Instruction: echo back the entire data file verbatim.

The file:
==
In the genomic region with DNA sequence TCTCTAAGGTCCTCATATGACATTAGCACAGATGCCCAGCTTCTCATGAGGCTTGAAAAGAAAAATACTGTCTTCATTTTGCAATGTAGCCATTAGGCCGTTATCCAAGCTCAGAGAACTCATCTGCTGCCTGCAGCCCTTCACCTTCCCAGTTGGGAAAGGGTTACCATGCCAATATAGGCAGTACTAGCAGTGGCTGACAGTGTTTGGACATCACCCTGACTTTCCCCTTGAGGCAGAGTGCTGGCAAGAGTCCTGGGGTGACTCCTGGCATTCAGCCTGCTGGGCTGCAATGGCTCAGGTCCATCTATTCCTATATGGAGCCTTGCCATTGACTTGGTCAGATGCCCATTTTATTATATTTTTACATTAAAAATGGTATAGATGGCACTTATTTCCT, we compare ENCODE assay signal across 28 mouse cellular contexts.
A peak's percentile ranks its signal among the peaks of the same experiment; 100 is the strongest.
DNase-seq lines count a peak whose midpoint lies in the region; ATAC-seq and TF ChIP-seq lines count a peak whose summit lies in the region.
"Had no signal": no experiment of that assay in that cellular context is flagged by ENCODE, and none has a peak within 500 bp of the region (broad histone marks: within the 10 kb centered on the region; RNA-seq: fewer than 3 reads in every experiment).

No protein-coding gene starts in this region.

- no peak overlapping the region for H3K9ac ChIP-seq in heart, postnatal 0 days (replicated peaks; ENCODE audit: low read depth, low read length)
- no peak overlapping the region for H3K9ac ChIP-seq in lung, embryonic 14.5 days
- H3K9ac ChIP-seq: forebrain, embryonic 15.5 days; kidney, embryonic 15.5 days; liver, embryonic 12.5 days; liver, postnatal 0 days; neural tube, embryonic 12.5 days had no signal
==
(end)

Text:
In the genomic region with DNA sequence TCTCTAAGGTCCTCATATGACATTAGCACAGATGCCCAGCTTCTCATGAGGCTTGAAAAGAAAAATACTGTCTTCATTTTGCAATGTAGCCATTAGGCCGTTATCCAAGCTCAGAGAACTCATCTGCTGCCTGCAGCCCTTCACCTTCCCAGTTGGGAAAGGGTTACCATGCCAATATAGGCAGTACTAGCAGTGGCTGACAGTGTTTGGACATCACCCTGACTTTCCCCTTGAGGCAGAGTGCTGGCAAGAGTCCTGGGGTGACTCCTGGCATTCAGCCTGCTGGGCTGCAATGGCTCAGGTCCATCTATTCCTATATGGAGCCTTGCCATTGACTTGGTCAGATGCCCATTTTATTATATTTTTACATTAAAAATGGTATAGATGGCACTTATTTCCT, we compare ENCODE assay signal across 28 mouse cellular contexts.
A peak's percentile ranks its signal among the peaks of the same experiment; 100 is the strongest.
DNase-seq lines count a peak whose midpoint lies in the region; ATAC-seq and TF ChIP-seq lines count a peak whose summit lies in the region.
"Had no signal": no experiment of that assay in that cellular context is flagged by ENCODE, and none has a peak within 500 bp of the region (broad histone marks: within the 10 kb centered on the region; RNA-seq: fewer than 3 reads in every experiment).

No protein-coding gene starts in this region.

- no peak overlapping the region for H3K9ac ChIP-seq in heart, postnatal 0 days (replicated peaks; ENCODE audit: low read depth, low read length)
- no peak overlapping the region for H3K9ac ChIP-seq in lung, embryonic 14.5 days
- H3K9ac ChIP-seq: forebrain, embryonic 15.5 days; kidney, embryonic 15.5 days; liver, embryonic 12.5 days; liver, postnatal 0 days; neural tube, embryonic 12.5 days had no signal